What is blue light? The effect blue light has on your sleep matters.

Essentially blue light affects your sleep. Which in turn can potentially cause disease.

People used to live in darkness for hundreds of years until technology started lighting our world. Now, in much of the world, evenings are illuminated, and we take our easy access to all those bright lights for granted without realizing how harmful they actually may be for us at night.

At night, light throws the body’s biological clock—the circadian rhythm—out of whack. Sleep suffers. Worse, research shows that it may contribute to the causation of cancer, diabetes, heart disease, and obesity.

What is blue light?

Not all colors of light have the same effect. Blue wavelengths—which are beneficial during daylight hours because they boost attention, reaction times, and mood—seem to be the most disruptive at night. And the proliferation of electronics with screens, as well as energy-efficient lighting, is increasing our exposure to blue wavelengths, especially after sundown.

Is nighttime light exposure bad?

Some studies suggest a link between exposure to light at night, such as working the night shift, to some types of cancer, diabetes, heart disease, and obesity. That’s not proof that nighttime light exposure causes these conditions; nor is it clear why it could be bad for us. But we do know that exposure to light suppresses the secretion of melatonin, a hormone that influences circadian rhythms, and there’s some experimental evidence (it’s very preliminary) that lower melatonin levels might explain the association with cancer.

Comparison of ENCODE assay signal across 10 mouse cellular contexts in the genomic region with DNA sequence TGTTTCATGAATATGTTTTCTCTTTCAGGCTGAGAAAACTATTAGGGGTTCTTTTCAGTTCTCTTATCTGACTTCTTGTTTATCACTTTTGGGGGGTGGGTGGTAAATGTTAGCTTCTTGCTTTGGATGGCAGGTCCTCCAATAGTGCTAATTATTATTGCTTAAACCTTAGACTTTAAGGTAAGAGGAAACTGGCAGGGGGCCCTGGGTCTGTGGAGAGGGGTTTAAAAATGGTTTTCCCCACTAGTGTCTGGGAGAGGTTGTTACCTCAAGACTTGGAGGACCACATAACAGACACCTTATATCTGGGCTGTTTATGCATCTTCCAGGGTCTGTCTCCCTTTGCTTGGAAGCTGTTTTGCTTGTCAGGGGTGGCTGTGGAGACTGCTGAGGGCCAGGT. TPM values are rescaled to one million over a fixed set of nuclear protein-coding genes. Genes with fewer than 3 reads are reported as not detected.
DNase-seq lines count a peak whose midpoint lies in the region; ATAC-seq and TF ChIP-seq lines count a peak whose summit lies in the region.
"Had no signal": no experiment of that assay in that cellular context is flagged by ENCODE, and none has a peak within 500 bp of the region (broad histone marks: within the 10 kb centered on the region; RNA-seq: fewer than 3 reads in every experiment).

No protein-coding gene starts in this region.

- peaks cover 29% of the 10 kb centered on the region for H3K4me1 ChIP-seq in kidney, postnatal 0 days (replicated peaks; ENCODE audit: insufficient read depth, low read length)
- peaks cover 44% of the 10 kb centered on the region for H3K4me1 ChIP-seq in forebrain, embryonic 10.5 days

Even dim light can interfere with a person’s circadian rhythm and melatonin secretion.

Effects of blue light and sleep

While light of any kind can suppress the secretion of melatonin, blue light at night does so more powerfully. Harvard researchers and their colleagues conducted an experiment comparing the effects of 6.5 hours of exposure to blue light to exposure to green light of comparable brightness. The blue light suppresses melatonin for about twice as long as the green light and shifted circadian rhythms by twice as much (3 hours vs. 1.5 hours).

LED blue light exposure

If blue light does have adverse health effects, then environmental concerns, and the quest for energy-efficient lighting, could be at odds with personal health. Those curlicue compact fluorescent lightbulbs and LED lights are much more energy-efficient than the old-fashioned incandescent lightbulbs we grew up with. But they also tend to produce more blue light.

Protect yourself from blue light at night

  • Use dim red lights for night lights. Red light has the least power to shift circadian rhythm and suppress melatonin.
  • Avoid looking at bright screens beginning two to three hours before bed.
  • If you work a night shift or use a lot of electronic devices at night, consider wearing blue-blocking glasses or installing an app that filters the blue/green wavelength at night.
  • Expose yourself to lots of bright light during the day, which will boost your ability to sleep at night, as well as your mood and alertness during daylight.